Weizmann researchers discover how bacteria can hinder chemotherapy

Exciting new research from one of Israel's top institutes.

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September 19, 2017 02:39
2 minute read.
Weizmann Institute of Science.

Weizmann Institute of Science.. (photo credit: MICHAEL JACOBSON/WIKIMEDIA COMMONS)

 
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Oncologists have long been puzzling over why chemotherapy may be effective in some cancer patients and ineffective in others. Researchers at the Weizmann Institute of Science in Rehovot have now discovered one reason for this in human pancreatic malignancies: The presence of a certain bacteria can hinder chemotherapy.

The research was conducted in the lab of Dr. Ravid Straussman of the Molecular Cell Biology Department, led by his graduate student Leore Geller and conducted in collaboration with Dr. Todd Golub and Dr. Michal Barzily-Rokni of the Broad Institute at the Massachusetts Institute of Technology. It was published last week in the journal Science.

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The Rehovot-led team showed that some of these bacteria contain an enzyme that inactivates a common drug used to treat various cancers, including pancreatic cancer. Working with mouse models of cancer, they showed how treatment with antibiotics on top of chemotherapy may be significantly superior to treatment with chemotherapy alone.

The bacteria, explained Straussman, live within the tumors and even within the tumor cells. “Because the topic is so new, we first used different methods to prove that there really were bacteria inside the tumors. Then we decided to look at the effect that those bacteria might have on chemotherapy.”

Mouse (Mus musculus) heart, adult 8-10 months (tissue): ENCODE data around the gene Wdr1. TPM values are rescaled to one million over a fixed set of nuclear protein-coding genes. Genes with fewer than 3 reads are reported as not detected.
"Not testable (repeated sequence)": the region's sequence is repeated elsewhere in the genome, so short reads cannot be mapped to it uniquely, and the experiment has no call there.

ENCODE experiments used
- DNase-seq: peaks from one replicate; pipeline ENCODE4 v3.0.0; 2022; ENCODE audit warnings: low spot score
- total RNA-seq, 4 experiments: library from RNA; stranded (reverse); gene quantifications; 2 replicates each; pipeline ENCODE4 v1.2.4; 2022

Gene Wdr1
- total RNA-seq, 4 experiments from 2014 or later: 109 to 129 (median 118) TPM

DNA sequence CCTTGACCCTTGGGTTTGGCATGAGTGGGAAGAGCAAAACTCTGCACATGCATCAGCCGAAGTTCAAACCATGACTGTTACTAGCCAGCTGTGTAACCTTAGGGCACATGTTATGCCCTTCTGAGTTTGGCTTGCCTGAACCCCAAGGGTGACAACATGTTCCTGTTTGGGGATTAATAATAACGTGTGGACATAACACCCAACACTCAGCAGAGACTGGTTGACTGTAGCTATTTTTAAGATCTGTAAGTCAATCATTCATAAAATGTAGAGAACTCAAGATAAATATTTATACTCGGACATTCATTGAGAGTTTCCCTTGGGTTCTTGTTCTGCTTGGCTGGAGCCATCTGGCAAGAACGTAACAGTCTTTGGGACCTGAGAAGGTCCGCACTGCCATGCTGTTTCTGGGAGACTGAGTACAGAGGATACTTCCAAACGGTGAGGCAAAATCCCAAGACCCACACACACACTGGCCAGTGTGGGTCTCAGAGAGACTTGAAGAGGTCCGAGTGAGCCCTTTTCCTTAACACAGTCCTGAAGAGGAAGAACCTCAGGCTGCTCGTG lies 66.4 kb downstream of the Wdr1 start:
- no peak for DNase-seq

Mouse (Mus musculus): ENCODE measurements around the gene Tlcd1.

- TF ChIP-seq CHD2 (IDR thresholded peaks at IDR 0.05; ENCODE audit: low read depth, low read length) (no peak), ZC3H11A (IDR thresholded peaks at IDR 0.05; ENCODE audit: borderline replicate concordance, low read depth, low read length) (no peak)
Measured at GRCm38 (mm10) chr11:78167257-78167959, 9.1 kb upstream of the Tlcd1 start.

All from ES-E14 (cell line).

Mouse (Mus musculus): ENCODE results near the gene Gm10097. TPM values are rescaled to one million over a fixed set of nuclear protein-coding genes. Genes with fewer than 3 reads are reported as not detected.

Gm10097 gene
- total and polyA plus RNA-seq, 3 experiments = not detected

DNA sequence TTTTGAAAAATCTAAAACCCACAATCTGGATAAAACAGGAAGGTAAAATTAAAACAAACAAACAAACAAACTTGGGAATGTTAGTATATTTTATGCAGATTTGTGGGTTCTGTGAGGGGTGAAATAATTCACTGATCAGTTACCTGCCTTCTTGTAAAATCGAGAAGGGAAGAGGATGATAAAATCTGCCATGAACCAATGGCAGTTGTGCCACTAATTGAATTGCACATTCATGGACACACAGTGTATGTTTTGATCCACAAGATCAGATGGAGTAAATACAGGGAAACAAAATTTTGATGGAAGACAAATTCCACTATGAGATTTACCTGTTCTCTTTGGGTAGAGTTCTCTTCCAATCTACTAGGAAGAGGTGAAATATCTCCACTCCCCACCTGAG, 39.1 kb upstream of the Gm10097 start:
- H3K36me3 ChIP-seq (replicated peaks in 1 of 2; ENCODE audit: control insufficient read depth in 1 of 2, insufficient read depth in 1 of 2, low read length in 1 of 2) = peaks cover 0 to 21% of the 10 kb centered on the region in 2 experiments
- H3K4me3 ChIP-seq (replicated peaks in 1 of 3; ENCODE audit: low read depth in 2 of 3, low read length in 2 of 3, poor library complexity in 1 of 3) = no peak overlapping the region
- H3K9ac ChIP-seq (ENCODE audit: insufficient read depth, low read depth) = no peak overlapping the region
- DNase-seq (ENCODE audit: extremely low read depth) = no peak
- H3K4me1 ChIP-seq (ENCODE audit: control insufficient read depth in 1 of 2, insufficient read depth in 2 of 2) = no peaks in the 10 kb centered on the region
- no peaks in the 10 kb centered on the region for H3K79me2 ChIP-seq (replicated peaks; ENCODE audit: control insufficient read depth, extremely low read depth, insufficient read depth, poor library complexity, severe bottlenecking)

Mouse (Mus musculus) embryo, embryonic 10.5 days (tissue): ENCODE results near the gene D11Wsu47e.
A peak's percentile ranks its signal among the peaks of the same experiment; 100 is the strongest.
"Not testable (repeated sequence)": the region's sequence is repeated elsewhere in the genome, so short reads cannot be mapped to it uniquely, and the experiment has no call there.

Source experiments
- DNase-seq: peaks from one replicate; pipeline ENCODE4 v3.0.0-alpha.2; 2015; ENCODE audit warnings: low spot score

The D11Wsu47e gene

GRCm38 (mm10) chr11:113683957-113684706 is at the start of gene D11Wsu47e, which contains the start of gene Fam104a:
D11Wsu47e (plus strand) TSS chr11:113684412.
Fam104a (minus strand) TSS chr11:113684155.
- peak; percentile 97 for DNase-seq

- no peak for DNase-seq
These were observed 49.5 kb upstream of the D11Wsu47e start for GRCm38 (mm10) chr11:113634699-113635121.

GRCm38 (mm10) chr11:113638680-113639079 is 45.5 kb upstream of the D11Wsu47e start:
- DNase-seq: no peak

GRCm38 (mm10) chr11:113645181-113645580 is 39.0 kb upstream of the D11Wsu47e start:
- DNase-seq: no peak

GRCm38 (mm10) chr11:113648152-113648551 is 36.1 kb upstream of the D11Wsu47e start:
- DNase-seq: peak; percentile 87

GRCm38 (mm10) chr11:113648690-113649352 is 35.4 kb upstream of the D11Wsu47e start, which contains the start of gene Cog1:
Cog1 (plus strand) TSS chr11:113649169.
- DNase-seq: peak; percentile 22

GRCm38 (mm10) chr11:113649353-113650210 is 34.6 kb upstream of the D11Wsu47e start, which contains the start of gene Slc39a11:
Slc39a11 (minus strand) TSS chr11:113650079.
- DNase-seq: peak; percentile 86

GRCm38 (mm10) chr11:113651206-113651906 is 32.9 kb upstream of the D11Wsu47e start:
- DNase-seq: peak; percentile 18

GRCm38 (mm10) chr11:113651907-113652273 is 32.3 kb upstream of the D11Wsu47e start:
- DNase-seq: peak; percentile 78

The researchers isolated bacteria from the tumors of pancreatic cancer patients and tested how they affect the sensitivity of pancreatic cancer cells to chemotherapy drug Gemcitabine. Indeed, some of this bacteria kept the drug from working. Further investigation showed that these bacteria metabolize the drug, making it ineffective. The researchers were able to find the bacterial gene responsible for this, called cytidine deaminase (CDD). They demonstrated that CDD comes in two forms – a long and a short form. Only bacteria with the long form of the CDD gene could deactivate Gemcitabine. The drug had no apparent effect on the bacteria.

The group examined over 100 human pancreatic tumors to show that these particular bacteria with long CDA actually live in the patient’s pancreatic tumors. They also used multiple methods to visualize the bacteria inside human pancreatic tumors. This is crucial, they said, since bacterial contamination is a real issue for lab studies.

In the present study, further experiments in mouse models of cancer were conducted with two groups of bacteria – those containing the long form of the CDD gene and those in which the gene had been knocked out. Only the group with the CDD gene intact exhibited resistance when the drug was given to the mice. After treatment with antibiotics, this group also responded to the chemotherapy drug.



Although many questions still remain, Straussman and his team are now looking at whether this bacteria may be found in other cancer types and, if so, what effects they might have on the cancer and its sensitivity to other anti-cancer drugs – including a novel family of immune-mediated anti-cancer medications.

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